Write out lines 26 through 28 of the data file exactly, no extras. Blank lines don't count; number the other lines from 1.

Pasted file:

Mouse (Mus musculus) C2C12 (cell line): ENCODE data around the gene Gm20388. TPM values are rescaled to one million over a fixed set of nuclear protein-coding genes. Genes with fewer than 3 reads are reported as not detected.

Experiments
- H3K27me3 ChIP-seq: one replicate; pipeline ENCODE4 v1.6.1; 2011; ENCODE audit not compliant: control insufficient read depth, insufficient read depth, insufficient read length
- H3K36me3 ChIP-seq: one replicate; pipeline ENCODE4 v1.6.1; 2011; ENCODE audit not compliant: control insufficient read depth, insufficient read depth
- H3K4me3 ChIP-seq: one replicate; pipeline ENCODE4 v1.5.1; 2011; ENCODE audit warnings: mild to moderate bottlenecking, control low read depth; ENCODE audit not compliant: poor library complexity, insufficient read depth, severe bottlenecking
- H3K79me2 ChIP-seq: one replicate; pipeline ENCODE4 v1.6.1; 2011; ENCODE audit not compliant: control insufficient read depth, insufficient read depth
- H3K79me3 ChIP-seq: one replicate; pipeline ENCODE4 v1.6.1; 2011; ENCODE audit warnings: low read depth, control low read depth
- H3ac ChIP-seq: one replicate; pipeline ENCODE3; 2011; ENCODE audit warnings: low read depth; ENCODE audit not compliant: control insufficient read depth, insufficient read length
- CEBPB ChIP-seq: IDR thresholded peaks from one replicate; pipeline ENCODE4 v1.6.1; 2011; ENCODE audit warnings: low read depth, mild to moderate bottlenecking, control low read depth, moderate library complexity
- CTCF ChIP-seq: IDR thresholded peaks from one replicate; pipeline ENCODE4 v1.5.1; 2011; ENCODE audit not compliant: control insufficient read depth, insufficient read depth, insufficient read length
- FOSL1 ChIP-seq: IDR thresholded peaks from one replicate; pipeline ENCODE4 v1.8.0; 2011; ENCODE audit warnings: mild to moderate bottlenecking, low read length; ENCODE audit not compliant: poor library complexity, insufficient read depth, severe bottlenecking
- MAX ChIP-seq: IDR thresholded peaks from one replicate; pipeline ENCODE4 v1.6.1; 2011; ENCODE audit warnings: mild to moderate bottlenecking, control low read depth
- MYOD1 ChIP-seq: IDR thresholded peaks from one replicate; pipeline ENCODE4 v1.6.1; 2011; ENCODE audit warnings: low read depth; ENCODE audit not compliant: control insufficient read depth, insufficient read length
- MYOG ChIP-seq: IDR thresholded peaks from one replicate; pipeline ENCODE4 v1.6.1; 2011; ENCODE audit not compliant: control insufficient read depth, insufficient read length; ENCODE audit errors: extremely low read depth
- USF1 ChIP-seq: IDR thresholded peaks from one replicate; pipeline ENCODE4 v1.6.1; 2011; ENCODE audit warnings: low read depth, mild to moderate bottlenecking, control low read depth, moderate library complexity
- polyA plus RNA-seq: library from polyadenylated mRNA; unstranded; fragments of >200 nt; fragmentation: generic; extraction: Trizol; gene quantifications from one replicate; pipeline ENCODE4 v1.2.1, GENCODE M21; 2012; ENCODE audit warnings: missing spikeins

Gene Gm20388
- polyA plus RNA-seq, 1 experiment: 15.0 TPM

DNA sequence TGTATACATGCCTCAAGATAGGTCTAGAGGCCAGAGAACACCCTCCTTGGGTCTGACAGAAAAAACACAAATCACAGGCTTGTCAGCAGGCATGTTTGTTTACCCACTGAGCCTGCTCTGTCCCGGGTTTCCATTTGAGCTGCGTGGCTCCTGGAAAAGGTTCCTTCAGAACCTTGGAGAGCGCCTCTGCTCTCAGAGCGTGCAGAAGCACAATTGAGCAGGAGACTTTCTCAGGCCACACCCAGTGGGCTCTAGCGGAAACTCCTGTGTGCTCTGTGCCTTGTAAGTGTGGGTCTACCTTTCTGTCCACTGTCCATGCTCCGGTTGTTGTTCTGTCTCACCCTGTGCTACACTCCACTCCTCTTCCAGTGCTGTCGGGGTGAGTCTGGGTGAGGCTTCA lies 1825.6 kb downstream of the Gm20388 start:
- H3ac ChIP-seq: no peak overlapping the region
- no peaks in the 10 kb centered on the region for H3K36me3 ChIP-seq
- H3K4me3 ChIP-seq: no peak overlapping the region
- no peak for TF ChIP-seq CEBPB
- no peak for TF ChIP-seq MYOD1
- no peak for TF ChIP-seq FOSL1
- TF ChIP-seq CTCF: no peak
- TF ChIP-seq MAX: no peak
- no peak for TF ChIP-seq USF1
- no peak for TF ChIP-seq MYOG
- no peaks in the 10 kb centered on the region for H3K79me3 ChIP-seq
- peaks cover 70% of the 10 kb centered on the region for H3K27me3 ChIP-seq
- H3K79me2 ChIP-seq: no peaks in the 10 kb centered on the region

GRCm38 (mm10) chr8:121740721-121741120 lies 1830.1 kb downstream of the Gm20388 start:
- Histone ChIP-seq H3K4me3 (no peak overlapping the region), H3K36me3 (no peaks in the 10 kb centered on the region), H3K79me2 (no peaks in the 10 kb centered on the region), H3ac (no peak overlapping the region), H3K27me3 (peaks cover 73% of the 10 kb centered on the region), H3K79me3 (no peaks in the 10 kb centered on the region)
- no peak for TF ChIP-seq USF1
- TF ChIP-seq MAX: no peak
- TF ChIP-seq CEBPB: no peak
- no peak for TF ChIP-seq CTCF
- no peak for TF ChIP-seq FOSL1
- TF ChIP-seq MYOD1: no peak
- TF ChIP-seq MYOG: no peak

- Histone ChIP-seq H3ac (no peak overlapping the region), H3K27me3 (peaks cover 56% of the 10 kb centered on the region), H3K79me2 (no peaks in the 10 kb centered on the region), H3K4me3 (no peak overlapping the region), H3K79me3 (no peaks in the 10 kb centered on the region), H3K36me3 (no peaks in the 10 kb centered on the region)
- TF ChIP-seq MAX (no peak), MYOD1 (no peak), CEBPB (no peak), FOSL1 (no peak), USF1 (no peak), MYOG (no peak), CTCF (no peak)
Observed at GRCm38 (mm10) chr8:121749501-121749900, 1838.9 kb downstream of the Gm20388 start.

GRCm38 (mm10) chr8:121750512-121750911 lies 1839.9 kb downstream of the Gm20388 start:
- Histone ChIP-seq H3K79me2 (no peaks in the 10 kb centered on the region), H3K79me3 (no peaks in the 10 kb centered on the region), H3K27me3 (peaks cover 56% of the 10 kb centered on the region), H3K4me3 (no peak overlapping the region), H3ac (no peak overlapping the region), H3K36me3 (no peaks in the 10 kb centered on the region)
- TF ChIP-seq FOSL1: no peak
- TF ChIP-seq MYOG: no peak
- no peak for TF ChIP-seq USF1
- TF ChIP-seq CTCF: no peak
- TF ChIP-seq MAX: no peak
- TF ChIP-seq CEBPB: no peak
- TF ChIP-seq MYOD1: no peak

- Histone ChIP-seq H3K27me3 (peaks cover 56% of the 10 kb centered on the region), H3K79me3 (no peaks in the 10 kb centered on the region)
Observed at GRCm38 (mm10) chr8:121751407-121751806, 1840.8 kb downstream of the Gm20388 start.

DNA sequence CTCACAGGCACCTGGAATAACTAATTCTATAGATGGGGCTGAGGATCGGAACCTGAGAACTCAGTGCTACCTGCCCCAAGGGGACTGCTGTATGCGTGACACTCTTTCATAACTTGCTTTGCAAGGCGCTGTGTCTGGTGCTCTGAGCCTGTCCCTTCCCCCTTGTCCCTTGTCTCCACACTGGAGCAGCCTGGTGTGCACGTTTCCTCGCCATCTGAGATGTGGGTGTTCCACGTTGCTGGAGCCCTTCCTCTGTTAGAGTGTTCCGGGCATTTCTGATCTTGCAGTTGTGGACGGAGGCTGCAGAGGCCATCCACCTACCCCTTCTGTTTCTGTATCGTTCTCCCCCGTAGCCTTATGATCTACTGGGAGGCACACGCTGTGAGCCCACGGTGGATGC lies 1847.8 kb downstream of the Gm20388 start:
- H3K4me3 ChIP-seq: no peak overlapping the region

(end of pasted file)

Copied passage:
- TF ChIP-seq CTCF: no peak
- TF ChIP-seq MAX: no peak
- no peak for TF ChIP-seq USF1